Older farmers remain active on the farm for several reasons including good health, desire to remain active, financial, or enjoyment of life on the farm. The average age of farmers in Ohio is 56 years. However, farming is traditionally a labor-intensive profession that involves physically demanding work. For older farmers, this can present problems in the form of health or safety issues. Many farmers as they age may not be aware of changes in their sensory systems because these changes are usually gradual. Some considerations include:
People's reaction times tend to become slower with age. Therefore, older farmers may not react as quickly in a hazardous situation, especially when operating equipment or working with livestock. Safety precautions include:
- Minimize background noise.
- Get regular vision exams.
- Be alert because sense of touch can diminish with age.
- Use sufficient lighting in darkness and reduce glare in extreme brightness.
- Ensure that warning devices on equipment are operational.
Older farmers can suffer from decreased balance due to aging, development of medical conditions, or the effect of medications used to treat other conditions. With aging, the physiological systems that play a key role in maintaining balance may become diminished (e.g., vision, muscle tone, inner ear, and nervous system). Safety precautions include:
- Keep walking and working surfaces dry and free from obstacles or debris.
- Maintain 3 points of contact when mounting or dismounting equipment (1 hand/2 feet) (2 hands/1 foot).
- Anticipate changes in ground elevation or rough terrain.
High repetition and frequent overexertion can harm an aging musculoskeletal system. Farmers typically feel the effects of musculoskeletal aging mainly in their knees, fingers, hips, and back. Safety precautions include:
- When increased efforts are needed, ask for help or use mechanical means.
- Organize work areas to avoid reaching above shoulder level or from an awkward position.
- Minimize repetitive tasks and avoid prolonged standing.
- Make an effort to minimize vibration when using tools or equipment.
Cardiovascular respiratory function can decline 15 percent to 25 percent from age 20 to age 65. Oxygen consumption sharply declines after the age of 50, which makes intense physical activity more difficult for older farmers. Safety precautions include:
- Avoid strenuous activities in hot/humid environments or extreme cold environments.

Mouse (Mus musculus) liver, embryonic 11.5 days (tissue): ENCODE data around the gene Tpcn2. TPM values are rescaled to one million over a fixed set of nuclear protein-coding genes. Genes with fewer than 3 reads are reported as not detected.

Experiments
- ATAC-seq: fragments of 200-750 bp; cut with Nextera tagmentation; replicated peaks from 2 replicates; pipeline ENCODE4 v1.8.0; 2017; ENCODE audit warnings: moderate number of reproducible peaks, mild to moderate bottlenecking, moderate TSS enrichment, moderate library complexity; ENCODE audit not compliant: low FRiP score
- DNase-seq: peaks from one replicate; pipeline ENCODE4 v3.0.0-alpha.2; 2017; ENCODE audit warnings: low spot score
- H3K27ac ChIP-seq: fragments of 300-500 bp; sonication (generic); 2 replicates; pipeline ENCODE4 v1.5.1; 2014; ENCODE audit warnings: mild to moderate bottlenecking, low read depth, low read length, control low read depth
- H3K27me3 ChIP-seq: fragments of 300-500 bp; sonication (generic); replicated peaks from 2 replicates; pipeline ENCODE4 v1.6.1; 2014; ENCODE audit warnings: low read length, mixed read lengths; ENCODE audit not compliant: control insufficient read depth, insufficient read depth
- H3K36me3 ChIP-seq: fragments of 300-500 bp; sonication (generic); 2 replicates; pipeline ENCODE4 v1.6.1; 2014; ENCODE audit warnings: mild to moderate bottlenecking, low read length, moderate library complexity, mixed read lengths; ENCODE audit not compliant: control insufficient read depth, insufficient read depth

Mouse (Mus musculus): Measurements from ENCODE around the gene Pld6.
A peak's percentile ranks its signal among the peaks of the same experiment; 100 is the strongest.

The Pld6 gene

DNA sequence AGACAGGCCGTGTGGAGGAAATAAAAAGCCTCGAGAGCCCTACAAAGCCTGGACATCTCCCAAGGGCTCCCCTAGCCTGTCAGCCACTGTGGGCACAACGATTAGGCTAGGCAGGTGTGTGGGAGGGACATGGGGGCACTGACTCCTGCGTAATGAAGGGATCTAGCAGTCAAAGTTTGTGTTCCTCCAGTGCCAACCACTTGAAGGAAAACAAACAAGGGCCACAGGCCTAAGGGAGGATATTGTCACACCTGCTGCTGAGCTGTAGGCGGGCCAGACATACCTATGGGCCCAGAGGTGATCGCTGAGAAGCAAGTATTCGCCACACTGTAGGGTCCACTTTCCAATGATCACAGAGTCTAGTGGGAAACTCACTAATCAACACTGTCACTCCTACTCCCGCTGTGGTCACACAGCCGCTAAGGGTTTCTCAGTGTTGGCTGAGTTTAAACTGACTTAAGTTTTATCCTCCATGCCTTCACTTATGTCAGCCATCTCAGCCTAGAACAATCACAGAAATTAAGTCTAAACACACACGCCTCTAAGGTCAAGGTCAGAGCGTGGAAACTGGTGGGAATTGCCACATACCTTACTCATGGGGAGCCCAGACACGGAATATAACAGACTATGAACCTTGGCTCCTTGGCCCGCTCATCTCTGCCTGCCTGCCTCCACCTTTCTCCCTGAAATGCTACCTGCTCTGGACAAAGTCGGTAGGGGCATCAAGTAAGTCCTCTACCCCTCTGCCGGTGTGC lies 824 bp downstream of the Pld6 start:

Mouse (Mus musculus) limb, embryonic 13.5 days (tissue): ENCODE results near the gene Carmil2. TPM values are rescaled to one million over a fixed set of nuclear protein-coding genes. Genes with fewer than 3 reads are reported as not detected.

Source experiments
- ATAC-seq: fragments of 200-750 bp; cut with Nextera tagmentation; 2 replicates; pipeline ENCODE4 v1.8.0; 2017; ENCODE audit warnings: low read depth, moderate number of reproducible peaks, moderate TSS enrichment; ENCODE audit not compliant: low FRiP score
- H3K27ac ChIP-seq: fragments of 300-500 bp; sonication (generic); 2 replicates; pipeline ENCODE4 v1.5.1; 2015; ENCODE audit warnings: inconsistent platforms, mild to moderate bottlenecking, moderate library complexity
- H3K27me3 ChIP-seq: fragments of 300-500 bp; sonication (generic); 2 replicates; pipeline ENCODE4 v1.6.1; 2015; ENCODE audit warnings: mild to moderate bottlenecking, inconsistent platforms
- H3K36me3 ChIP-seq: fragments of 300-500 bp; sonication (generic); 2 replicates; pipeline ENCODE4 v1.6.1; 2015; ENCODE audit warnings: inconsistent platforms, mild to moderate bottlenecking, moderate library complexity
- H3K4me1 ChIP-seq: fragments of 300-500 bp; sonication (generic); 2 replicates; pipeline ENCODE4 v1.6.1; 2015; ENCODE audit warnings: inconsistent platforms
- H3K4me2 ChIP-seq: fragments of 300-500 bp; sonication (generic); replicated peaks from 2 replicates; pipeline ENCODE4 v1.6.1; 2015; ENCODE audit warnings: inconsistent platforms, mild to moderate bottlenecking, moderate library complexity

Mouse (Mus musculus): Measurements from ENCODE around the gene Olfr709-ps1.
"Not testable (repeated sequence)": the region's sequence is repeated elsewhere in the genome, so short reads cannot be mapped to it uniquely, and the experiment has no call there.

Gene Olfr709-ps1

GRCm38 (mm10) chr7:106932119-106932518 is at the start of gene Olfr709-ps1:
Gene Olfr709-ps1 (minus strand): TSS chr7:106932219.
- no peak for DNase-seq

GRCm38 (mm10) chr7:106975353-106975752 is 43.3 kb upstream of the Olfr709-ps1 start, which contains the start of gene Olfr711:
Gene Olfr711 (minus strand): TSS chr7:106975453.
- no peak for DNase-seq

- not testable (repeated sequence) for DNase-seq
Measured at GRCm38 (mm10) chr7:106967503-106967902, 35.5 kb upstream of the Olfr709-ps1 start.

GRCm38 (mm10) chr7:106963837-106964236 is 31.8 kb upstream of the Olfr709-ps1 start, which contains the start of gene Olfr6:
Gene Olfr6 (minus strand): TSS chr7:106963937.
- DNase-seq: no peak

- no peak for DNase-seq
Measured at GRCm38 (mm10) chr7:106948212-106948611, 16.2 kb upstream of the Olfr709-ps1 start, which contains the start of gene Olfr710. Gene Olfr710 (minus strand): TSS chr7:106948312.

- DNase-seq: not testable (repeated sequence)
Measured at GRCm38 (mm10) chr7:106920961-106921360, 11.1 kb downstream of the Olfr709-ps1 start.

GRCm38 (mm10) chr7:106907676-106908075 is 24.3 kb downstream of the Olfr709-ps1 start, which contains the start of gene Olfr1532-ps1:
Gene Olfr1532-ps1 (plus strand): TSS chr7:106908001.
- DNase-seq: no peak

- Be cautious of physically demanding activities that are not routinely performed.
- Set a pace and take breaks while performing work tasks over a long period of time.
Gradual loss of hearing can be expected as people age. Some older farmers may have more profound hearing loss, due to years of exposure to loud equipment or continuous noise over a long period of time. Reduced visual perception, particularly near vision, can make it difficult for older farmers to perform tasks at a close range. Safety precautions include:
- Minimize machine or background noise.
- Avoid crossing between dim areas and brightly lit areas.
- Improve contrast between objects by increasing lighting.
- Use Personal Protective Equipment when appropriate (ear plugs, safety glasses, welding helmet).
This fact sheet was reviewed by Karen Mancl, PhD, Professor, Food, Agricultural and Biological Engineering, The Ohio State University; Josh Svarda, Program Coordinator, Easter Seals Work Resource Center.
Dunning, Kari, James Lockey, Amit Bhattacharya, Kermit Davis, and Arvind Modawal. 2004. "Prevention Tips for Older Workers." Cincinnati, OH: University of Cincinnati. PDF.
Iowa State University. n.d. "Safety Tips for Farming with Limitations Due to Aging."
Lampl, M. 2009. "Protecting Older Workers." In Safety Leaders Discussion Guide–2009. Ohio Bureau of Workers Compensation.
About AgrAbility Based Fact Sheets
These fact sheets were developed to promote success in agriculture for Ohio's farmers and farm families coping with a disability or long-term health condition. AgrAbility offers information and referral materials such as this fact sheet, along with on-site assessment, technical assistance, and awareness in preventing secondary injuries. Fact sheets were developed with funding from NIFA, project number OHON0006.